Collections in Dylan

Common Collection Types

Class Location Description
<array> dylan:dylan Multi-dimensional data, much like a matrix.
<vector> dylan:dylan A one-dimensional array. Vectors provide fast random access.
<stretchy-vector> dylan:dylan A vector that can have elements directly added and removed without requiring a complete copy.
<list> dylan:dylan A linked list.
<deque> dylan:dylan A double-ended queue.
<set> collections:set A set is for efficiently tracking membership.
<bit-set> collections:bit-set A set with bits for members.
<bit-vector> collections:bit-vector A vector optimized for storing bit values.
<byte-vector> collections:byte-vector A vector of bytes.
<table> dylan:dylan A mapping between keys and values.
<string-table> collections:table-extensions A <table> with strings for keys.


Because of the default comparison function for <table>, it is important to use <string-table> when the keys will be strings.

Mutable vs. Immutable

Many operations don’t modify the collection passed in. The exception is when you use an operation ending in ! on a stretchy collection.

For this reason, if you want to modify a collection frequently, be sure to pay attention to the type of collection that you’re working with.

In many cases, you will need to assign the result of an operation back to the source collection:

threads := add(threads, thread);

In cases where you are modifying a collection frequently, you may want to consider using a <stretchy-vector> rather than a <vector> or some other type of collection.

Common Operations

Class Operation Summary
<collection> any? Returns the first true value obtained by iterating over one or more collections.
do Iterates over one or more collections for side effect.
empty? Returns true if its argument is empty.
every? Returns true if a predicate returns true when applied to all corresponding elements of a set of collections.
fill! Fills a collection with a specified value.
find-key Returns the key in a collection such that the corresponding collection element satisfies a predicate.
key-sequence Returns a sequence containing the keys of its collection argument. This is commonly used with <table> instances.
map Iterates over one or more collections and collects the results in a freshly allocated collection. See also map-as and map-into.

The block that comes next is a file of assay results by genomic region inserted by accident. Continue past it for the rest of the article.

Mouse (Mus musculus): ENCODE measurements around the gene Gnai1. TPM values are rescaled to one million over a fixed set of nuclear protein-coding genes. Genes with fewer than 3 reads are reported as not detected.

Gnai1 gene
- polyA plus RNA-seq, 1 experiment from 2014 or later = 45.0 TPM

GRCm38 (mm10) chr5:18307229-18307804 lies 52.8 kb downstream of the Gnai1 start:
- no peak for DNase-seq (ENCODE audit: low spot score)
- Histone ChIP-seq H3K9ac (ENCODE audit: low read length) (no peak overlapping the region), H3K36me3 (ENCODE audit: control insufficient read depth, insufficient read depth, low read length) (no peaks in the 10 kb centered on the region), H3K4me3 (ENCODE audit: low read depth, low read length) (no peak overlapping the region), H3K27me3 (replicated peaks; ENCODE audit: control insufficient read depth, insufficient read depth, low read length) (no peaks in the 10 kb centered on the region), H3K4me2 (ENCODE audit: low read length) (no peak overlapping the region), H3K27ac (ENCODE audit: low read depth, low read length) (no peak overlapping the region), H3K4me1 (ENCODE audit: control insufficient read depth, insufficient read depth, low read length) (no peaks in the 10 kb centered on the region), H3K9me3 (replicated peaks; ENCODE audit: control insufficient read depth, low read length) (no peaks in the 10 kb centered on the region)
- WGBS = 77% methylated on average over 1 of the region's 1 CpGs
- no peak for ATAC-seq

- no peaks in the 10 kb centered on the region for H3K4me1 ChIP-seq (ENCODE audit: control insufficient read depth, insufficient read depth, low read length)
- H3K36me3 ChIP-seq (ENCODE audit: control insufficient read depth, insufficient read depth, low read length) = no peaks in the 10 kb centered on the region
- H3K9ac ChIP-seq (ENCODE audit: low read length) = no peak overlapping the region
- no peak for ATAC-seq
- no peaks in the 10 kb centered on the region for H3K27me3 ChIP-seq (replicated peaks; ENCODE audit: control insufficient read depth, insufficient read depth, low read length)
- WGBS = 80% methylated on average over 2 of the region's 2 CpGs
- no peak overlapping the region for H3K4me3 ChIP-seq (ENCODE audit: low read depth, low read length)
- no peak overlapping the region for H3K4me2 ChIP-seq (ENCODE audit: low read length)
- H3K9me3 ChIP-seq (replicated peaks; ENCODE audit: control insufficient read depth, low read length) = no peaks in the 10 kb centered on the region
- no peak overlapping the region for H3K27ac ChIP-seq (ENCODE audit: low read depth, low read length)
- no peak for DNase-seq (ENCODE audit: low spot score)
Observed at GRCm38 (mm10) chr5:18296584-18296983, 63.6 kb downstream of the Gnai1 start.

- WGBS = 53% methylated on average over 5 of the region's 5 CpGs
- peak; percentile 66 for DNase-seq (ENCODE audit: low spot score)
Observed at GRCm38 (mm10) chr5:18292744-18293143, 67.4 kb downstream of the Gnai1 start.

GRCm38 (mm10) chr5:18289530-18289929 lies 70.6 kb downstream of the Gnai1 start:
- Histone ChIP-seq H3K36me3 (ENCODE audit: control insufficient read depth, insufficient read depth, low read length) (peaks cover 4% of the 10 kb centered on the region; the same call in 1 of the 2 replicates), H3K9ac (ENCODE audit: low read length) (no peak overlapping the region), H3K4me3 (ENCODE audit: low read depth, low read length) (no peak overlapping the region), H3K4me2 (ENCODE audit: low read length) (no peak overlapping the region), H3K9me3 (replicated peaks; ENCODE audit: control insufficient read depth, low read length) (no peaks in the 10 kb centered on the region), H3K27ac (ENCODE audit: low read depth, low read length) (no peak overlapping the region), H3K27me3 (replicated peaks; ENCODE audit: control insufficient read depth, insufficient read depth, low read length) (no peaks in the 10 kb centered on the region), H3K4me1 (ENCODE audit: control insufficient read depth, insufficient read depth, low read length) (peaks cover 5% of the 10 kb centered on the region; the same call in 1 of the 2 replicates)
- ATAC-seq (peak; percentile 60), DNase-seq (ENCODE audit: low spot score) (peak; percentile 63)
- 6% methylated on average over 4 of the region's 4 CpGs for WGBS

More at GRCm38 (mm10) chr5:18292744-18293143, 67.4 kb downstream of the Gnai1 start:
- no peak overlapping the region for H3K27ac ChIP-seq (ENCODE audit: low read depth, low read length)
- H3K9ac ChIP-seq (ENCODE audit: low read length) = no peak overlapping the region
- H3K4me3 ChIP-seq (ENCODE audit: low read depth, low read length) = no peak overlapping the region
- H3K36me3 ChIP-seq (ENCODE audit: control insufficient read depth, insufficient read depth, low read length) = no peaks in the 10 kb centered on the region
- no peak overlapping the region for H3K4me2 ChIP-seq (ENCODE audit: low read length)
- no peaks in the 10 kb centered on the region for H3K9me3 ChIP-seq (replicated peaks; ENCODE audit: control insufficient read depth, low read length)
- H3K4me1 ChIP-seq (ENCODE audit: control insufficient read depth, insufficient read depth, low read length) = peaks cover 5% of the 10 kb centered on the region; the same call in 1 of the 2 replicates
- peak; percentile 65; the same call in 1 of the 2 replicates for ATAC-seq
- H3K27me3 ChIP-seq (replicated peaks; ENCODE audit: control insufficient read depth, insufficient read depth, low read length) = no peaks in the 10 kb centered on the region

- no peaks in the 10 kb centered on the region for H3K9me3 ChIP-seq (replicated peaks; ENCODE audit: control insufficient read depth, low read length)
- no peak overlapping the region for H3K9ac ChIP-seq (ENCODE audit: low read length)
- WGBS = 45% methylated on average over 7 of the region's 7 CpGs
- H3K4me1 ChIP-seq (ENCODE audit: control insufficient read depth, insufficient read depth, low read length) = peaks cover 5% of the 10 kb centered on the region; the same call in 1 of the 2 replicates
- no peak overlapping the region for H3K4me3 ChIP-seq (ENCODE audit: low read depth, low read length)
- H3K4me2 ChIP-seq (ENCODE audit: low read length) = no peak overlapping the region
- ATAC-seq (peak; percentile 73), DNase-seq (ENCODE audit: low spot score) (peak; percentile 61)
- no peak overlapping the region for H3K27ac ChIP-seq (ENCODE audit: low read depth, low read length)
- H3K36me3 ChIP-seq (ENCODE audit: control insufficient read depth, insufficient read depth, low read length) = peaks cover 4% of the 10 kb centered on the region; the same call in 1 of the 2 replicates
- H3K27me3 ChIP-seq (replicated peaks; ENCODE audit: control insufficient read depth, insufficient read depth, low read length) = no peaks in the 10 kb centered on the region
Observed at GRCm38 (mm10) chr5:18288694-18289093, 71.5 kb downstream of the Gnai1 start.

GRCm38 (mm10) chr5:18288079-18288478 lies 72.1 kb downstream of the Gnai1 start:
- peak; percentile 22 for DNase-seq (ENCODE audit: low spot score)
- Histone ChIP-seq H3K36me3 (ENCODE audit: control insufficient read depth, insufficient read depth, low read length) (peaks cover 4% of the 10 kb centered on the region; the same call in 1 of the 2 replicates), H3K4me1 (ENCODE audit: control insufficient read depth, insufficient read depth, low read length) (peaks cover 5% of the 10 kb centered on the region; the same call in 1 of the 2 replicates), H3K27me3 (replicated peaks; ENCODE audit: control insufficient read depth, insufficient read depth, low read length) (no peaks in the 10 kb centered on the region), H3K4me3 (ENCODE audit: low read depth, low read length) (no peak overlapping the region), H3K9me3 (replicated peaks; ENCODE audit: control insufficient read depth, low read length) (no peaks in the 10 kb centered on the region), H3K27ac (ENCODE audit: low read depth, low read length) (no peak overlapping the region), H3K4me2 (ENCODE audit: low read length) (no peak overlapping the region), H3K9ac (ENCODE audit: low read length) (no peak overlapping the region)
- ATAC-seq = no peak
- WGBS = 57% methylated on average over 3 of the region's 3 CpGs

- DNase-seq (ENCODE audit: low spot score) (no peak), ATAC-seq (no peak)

member? Returns true if a collection contains a particular value.
reduce Combines the elements of a collection and a seed value into a single value by repeatedly applying a binary function. See also reduce1.
replace-elements! Replaces those collection elements that satisfy a predicate.
size Returns the size of its argument.
<sequence> add / add! Adds an element to a sequence.
add-new / add-new! Adds a new element to a sequence.
choose Returns those elements of a sequence that satisfy a predicate. See also choose-by.
concatenate Returns the concatenation of one or more sequences in a sequence of a type determined by the type-for-copy of its first argument. See also concatenate-as.
copy-sequence Returns a freshly allocated copy of some subsequence of a sequence.
intersection Returns the intersection of two sequences.
remove / remove! Removes an element from a sequence.
remove-duplicates Returns a sequence without duplicates.
replace-subsequence! Replaces a portion of a sequence with the elements of another sequence.
reverse / reverse! Returns a sequence with elements in the reverse order of its argument sequence.
sort / sort! Returns a sequence containing the elements of its argument sequence, sorted.
subsequence-position Returns the position where a pattern appears in a sequence.
union Returns the union of two sequences.
<list> head Returns the head of a list.
tail Returns the tail of a list.
<deque> push Adds an element to the front of a deque.
pop Removes and returns the first element of a deque.
push-last Adds an element to the end of a deque.
pop-last Removes and returns an element from the end of a deque.
<table> remove-key! Modifies an explicit key collection so it no longer has a particular key.